1981 honda civic remember these

I have an 81 honda civic 1300 DX I had the engine overhuld 6 thousand miles ago, since its bin done I have a milky substance on the oil cap, and when I remove the airfilter and disconnect the tube connected to the air filter contaner and the engine the plastic peace and the tube have a milky substance too, I dont seem to have any water in my oil, it looks good, but when I pull the valve cover off and blow throw the spout where that tube connects i have what looks like oily water (just about a tabel spoon) will drip out. The inside of the valve cover is clean except where that tube connects. It cost me a fortune for my engine and Im scared to lose my investment. Please help Girl with old car in Alaska

1981 is memorable for only one thing: The worst cars ever made were made that year…

You have two problems. Alaska weather and poor crankcase ventilation. You can’t do much about the weather but maybe your mechanic can improve the PCV system…

If the car is only driven short distances, the milky substance is just condensation. Replace the PCV valve for a few dollars and try and drive at least 30 minutes at one time once or twice a week.

I had the same symptoms on two of my vehicles. The PCV valve needed replacing on my 1995 Dakota and my wife’s 98 Windstar was only driven short distances. Replacing the PCV and getting 1 or 2 longer trips each week fixed the condensation problem.

Ed B.

I agree that this is a problem of excess moisture in the crankcase.
Step #1 is to replace the PCV valve, which is perhaps the cheapest part to replace on any car.

Just replacing the PCV valve should help, but as others have implied, your driving habits are the other part of the problem. Instead of purely local, short-trip driving, you need to allow the engine to fully warm up to operating temperature, and to remain at full operating temperature for an extended period of time, at least once a week.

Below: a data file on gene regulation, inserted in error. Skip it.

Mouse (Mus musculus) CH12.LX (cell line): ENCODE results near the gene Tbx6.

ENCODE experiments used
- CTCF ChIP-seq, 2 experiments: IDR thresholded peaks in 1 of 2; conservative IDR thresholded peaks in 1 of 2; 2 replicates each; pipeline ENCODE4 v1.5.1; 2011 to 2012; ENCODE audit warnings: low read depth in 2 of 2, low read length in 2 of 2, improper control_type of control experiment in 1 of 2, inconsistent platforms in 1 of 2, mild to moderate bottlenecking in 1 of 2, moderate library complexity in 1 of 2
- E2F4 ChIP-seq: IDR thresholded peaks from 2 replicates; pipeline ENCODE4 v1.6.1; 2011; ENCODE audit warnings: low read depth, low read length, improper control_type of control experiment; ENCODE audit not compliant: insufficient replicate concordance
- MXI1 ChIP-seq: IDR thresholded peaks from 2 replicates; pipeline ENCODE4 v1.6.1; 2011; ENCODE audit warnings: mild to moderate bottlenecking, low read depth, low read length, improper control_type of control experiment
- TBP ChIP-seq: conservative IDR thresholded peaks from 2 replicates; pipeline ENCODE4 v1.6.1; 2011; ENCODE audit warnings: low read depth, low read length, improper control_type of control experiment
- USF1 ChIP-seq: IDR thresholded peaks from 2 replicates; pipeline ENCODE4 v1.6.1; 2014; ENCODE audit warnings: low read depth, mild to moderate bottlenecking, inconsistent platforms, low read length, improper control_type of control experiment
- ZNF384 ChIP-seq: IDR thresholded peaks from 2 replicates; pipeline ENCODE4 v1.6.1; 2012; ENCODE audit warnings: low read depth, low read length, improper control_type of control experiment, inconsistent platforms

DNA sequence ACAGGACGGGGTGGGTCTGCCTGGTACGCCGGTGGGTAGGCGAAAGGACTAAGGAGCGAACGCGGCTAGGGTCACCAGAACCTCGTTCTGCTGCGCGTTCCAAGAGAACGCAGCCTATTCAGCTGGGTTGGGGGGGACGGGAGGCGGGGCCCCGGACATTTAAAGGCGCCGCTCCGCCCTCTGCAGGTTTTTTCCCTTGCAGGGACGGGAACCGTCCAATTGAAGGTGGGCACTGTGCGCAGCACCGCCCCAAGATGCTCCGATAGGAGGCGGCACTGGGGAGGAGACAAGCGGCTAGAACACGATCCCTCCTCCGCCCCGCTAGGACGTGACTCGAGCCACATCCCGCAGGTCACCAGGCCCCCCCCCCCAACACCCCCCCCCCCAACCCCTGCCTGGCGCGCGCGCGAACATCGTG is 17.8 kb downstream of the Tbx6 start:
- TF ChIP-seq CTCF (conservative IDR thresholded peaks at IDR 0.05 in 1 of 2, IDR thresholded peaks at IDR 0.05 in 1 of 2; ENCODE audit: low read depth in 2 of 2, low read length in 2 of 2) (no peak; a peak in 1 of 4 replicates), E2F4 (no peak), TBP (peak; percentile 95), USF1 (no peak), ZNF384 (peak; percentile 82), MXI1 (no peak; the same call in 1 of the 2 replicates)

So, as edb has suggested, this car needs to be taken out for a highway drive for at least 30 minutes once each week. Besides drastically reducing the amount of condensation in the engine’s crankcase, this practice will extend the life of both the battery and the exhaust system.

I would also suggest that you immediately change the oil that is currently in the crankcase, as it is likely highly diluted with condensation, and the water that is contaminating the oil is not doing anything good for that newly overhauled engine. Even a tablespoon of water is too much of this non-lubricant in the motor oil.

No real advice here, but I do want to know one thing:

How the heck did you get a 1981 civic to last near 30 years in Alaska? A friend bought a Civic of that generation in Illinois, and within 3 years it was so badly rusted out that there were holes in the floorpan and the mechanics refused to put it on a lift citing safety concerns.

It’s so cold, the rust chemical reaction cannot take place :slight_smile:

You might want to invest in a thermostat with a higher temperature rating. I lived in Fairbanks for a couple of years and had to run a 195 degree thermostat just to have heat. It worked well in the summer also.

People in Alaska have learned a shocking truth that has escaped the likes of Illinoisians-- you can actually drive on the snow! I know, I know, it sounds nuts but it is still possible to get around without the city spreading huge amounts of salt on the road when the first flake comes down.

How true. There is a saying in Alaska that states: The first snow of October is the last one you drive on in May.

Don’t Get Me Started Talking About That *%#@(&$ Road Salt !

I live where I have to travel 20 miles over highways with little to no traffic just to get to town, but salt is heaped on if the sky gets cloudy. Waste of cars, Waste of tax dollars, and in many cases makes the roads more dangerous. There are warnings about using salt below a certain temperature, for safety reasons.


Brought it from WA and ya it looks like yard art but i get 45 miles per gallon and i dont care what it cost to fix:)